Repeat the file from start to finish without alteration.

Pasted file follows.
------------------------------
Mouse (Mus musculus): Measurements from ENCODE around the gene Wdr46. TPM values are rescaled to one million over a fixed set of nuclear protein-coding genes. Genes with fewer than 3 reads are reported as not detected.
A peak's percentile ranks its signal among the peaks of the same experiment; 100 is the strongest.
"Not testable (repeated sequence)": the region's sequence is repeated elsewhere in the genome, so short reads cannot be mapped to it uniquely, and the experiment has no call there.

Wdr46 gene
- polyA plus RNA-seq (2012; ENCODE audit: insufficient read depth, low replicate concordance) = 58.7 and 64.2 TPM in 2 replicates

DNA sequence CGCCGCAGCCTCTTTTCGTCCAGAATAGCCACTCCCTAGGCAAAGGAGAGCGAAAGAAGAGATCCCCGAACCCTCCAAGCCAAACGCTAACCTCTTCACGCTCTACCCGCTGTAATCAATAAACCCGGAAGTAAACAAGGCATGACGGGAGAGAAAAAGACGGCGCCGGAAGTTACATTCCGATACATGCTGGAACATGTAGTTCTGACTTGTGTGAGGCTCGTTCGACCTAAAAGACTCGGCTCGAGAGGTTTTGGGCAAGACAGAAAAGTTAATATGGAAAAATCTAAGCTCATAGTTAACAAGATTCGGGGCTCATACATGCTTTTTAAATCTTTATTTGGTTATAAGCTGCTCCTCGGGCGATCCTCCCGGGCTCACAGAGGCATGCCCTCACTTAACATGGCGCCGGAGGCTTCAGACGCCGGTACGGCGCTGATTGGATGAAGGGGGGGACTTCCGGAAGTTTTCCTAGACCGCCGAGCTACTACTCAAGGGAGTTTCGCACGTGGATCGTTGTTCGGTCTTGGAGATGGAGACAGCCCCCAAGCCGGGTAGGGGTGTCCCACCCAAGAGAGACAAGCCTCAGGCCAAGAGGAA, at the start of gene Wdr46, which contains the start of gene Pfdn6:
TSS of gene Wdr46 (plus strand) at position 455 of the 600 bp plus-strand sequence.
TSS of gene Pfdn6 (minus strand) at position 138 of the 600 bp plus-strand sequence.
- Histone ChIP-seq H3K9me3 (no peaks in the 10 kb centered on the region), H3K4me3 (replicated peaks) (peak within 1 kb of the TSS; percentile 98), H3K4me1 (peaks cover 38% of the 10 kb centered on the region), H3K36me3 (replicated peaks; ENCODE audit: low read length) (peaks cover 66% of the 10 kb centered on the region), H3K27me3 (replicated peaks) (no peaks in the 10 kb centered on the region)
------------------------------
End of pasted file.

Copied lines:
Mouse (Mus musculus): Measurements from ENCODE around the gene Wdr46. TPM values are rescaled to one million over a fixed set of nuclear protein-coding genes. Genes with fewer than 3 reads are reported as not detected.
A peak's percentile ranks its signal among the peaks of the same experiment; 100 is the strongest.
"Not testable (repeated sequence)": the region's sequence is repeated elsewhere in the genome, so short reads cannot be mapped to it uniquely, and the experiment has no call there.

Wdr46 gene
- polyA plus RNA-seq (2012; ENCODE audit: insufficient read depth, low replicate concordance) = 58.7 and 64.2 TPM in 2 replicates

DNA sequence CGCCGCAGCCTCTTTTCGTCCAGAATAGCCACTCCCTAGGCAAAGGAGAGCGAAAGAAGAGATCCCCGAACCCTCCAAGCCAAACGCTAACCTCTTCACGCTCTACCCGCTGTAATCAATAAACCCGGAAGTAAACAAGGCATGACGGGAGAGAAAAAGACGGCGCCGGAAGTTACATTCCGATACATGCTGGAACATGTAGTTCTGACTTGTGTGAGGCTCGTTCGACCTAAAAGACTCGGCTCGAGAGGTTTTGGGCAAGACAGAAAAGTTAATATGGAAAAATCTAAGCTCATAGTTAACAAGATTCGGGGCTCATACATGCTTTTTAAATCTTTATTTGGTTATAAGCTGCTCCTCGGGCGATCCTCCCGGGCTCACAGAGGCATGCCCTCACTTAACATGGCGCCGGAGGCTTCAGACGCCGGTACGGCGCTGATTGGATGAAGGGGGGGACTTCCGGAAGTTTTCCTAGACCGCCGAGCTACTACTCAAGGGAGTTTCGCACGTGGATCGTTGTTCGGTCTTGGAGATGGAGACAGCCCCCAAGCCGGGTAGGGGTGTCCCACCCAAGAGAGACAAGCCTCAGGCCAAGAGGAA, at the start of gene Wdr46, which contains the start of gene Pfdn6:
TSS of gene Wdr46 (plus strand) at position 455 of the 600 bp plus-strand sequence.
TSS of gene Pfdn6 (minus strand) at position 138 of the 600 bp plus-strand sequence.
- Histone ChIP-seq H3K9me3 (no peaks in the 10 kb centered on the region), H3K4me3 (replicated peaks) (peak within 1 kb of the TSS; percentile 98), H3K4me1 (peaks cover 38% of the 10 kb centered on the region), H3K36me3 (replicated peaks; ENCODE audit: low read length) (peaks cover 66% of the 10 kb centered on the region), H3K27me3 (replicated peaks) (no peaks in the 10 kb centered on the region)